The engineer cut a long branch, stripped it of its leaves, and plunging it into the angle between the two banks, he found that there was a large hole one foot only beneath the surface of the water. This hole was the opening so long looked for in vain, and the force of the current was such that the branch was torn from the engineer's hands and disappeared.
"There is no doubt about it now," repeated Harding. "There is the outlet, and I will lay it open to view!"
"How?" asked Gideon Spilett.
"By lowering the level of the water of the lake three feet." "And how will you lower the level?"
"By opening another outlet larger than this."
"At what place, Cyrus?"
"At the part of the bank nearest the coast."
"But it is a mass of granite!" observed Spilett.
"Well," replied Cyrus Harding, "I will blow up the granite, and the water escaping, will subside, so as to lay bare this opening--"
"And make a waterfall, by falling on to the beach," added the reporter.
"A fall that we shall make use of!" replied Cyrus. "Come, come!"
The engineer hurried away his companion, whose confidence in Harding was such that he did not doubt the enterprise would succeed. And yet, how was this granite wall to be opened without powder, and with imperfect instruments? Was not this work upon which the engineer was so bent above their strength?
When Harding and the reporter entered the Chimneys, they found Herbert and Pencroft unloading their raft of wood.
"The woodmen have just finished, captain." said the sailor, laughing, "and when you want masons--"
"Masons,--no, but chemists," replied the engineer.
"Yes," added the reporter, "we are going to blow up the island--"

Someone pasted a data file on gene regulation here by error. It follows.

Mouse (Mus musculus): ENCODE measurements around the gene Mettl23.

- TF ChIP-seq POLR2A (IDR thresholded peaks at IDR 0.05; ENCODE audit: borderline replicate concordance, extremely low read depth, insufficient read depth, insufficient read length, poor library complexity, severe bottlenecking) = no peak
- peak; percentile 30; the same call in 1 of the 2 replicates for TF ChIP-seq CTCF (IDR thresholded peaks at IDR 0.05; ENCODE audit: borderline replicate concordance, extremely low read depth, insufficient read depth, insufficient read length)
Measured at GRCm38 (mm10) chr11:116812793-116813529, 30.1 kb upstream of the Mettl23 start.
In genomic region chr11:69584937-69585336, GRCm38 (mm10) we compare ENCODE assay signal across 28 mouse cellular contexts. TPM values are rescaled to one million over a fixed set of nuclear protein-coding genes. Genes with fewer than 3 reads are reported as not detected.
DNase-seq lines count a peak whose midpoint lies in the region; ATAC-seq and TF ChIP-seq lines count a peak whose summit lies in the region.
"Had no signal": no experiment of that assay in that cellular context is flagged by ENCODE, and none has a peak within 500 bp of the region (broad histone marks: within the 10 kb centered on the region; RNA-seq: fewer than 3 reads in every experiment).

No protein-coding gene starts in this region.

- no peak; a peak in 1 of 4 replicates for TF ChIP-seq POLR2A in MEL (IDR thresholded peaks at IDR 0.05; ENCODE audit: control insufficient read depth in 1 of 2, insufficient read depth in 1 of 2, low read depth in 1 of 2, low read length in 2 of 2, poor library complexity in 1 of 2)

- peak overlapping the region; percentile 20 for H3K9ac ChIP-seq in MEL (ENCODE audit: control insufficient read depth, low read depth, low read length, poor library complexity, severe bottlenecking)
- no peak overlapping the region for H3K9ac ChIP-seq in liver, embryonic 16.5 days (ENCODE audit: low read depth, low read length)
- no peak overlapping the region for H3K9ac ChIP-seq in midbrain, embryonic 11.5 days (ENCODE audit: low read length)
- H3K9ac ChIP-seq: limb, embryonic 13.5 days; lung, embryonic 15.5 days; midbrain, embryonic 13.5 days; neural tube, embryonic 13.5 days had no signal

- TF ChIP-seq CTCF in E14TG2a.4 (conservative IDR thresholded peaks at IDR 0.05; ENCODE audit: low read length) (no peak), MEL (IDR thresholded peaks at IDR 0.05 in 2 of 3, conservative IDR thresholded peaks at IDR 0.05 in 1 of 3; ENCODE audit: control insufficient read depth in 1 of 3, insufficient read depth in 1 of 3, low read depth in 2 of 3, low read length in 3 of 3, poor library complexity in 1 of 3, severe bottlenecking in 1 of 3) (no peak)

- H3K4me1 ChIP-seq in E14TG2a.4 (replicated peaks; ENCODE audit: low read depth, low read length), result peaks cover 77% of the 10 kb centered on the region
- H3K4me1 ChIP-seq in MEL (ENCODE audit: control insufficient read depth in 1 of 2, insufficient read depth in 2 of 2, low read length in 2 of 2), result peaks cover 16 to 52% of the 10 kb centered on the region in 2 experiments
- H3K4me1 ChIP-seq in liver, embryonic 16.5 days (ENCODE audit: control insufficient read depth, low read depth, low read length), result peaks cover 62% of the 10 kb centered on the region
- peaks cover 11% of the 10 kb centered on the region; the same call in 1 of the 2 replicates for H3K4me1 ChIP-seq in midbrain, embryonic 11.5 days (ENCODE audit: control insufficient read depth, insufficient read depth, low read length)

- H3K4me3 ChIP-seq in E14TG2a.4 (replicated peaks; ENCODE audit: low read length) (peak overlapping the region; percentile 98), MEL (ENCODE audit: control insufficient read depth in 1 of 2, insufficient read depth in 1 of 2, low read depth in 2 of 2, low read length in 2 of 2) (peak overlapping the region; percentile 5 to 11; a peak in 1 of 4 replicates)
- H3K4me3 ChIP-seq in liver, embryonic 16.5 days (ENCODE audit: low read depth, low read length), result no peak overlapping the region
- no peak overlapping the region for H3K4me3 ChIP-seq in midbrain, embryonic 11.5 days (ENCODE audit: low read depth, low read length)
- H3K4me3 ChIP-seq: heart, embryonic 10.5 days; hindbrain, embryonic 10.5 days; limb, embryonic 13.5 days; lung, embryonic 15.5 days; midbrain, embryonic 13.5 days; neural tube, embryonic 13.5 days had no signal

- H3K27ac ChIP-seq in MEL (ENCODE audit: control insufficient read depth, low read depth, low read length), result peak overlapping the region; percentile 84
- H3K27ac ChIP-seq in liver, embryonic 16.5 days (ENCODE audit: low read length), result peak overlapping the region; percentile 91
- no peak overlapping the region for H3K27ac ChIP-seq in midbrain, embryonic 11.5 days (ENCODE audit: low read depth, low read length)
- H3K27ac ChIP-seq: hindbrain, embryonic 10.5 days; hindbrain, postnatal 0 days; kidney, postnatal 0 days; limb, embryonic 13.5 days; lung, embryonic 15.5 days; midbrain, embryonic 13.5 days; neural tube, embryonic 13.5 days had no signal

"Blow up the island?" cried Pencroft.
"Part of it, at least," replied Spilett.
"Listen to me, my friends," said the engineer. And he made known to them the result of his observations.
According to him, a cavity, more or less considerable, must exist in the mass of granite which supported Prospect Heights, and he intended to penetrate into it. To do this, the opening through which the water rushed must first be cleared, and the level lowered by making a larger outlet. Therefore an explosive substance must be manufactured, which would make a deep trench in some other part of the shore. This was what Harding was going to attempt with the minerals which nature placed at his disposal.
It is useless to say with what enthusiasm all, especially Pencroft, received this project. To employ great means, open the granite, create a cascade, that suited the sailor. And he would just as soon be a chemist as a mason or bootmaker, since the engineer wanted chemicals. He would be all that they liked, "even a professor of dancing and deportment," said he to Neb, if that was ever necessary.
Neb and Pencroft were first of all told to extract the grease from the dugong, and to keep the flesh, which was destined for food. Such perfect confidence had they in the engineer, that they set out directly, without even asking a question. A few minutes after them, Cyrus Harding, Herbert, and Gideon Spilett, dragging the hurdle, went towards the vein of coals, where those shistose pyrites abound which are met with in the most recent transition soil, and of which Harding had already found a specimen. All the day being employed in carrying a quantity of these stones to the Chimneys, by evening they had several tons.
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The Mysterious Island -by- Jules Verne